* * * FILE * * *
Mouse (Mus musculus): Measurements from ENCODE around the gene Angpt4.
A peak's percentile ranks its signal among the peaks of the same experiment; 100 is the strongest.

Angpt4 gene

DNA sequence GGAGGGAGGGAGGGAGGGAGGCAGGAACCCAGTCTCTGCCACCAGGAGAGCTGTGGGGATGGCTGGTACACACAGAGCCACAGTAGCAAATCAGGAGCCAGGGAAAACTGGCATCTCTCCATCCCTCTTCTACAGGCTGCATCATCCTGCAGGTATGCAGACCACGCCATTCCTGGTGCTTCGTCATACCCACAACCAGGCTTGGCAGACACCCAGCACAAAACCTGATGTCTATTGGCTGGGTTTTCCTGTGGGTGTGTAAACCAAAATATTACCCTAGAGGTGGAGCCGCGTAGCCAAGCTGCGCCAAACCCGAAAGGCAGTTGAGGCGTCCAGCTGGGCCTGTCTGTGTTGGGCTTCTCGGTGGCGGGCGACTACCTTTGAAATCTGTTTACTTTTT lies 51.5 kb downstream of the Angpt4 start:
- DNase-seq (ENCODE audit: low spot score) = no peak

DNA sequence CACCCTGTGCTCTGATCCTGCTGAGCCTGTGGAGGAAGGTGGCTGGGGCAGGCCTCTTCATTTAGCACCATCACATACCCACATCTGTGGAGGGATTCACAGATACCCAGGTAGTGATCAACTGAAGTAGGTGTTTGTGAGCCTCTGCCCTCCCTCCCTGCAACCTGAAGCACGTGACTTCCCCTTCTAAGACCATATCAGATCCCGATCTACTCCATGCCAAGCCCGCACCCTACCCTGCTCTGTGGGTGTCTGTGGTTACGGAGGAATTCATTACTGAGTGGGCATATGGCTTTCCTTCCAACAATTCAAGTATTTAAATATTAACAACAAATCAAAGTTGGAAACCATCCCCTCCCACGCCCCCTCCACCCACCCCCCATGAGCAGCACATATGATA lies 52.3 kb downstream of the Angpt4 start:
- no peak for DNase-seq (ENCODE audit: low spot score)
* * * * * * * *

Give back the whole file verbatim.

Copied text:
Mouse (Mus musculus): Measurements from ENCODE around the gene Angpt4.
A peak's percentile ranks its signal among the peaks of the same experiment; 100 is the strongest.

Angpt4 gene

DNA sequence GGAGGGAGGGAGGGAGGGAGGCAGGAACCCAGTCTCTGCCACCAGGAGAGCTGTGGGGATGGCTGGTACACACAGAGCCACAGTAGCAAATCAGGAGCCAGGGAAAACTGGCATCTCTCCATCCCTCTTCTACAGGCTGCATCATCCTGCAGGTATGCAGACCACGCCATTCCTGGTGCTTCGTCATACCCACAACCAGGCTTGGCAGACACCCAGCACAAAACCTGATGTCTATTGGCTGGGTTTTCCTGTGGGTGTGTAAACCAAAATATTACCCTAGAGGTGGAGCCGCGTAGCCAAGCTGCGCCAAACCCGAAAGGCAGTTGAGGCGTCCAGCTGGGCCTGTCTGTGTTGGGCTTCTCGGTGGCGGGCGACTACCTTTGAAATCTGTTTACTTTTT lies 51.5 kb downstream of the Angpt4 start:
- DNase-seq (ENCODE audit: low spot score) = no peak

DNA sequence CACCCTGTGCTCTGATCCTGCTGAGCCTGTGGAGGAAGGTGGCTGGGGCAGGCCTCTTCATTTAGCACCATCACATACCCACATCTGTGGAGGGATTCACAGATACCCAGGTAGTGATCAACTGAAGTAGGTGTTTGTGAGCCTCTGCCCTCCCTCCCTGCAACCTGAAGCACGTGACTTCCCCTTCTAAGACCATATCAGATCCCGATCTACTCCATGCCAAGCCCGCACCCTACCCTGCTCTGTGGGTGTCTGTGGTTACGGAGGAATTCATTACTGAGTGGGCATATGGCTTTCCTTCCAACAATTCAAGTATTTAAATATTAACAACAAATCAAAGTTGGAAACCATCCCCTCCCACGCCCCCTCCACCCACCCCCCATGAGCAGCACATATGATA lies 52.3 kb downstream of the Angpt4 start:
- no peak for DNase-seq (ENCODE audit: low spot score)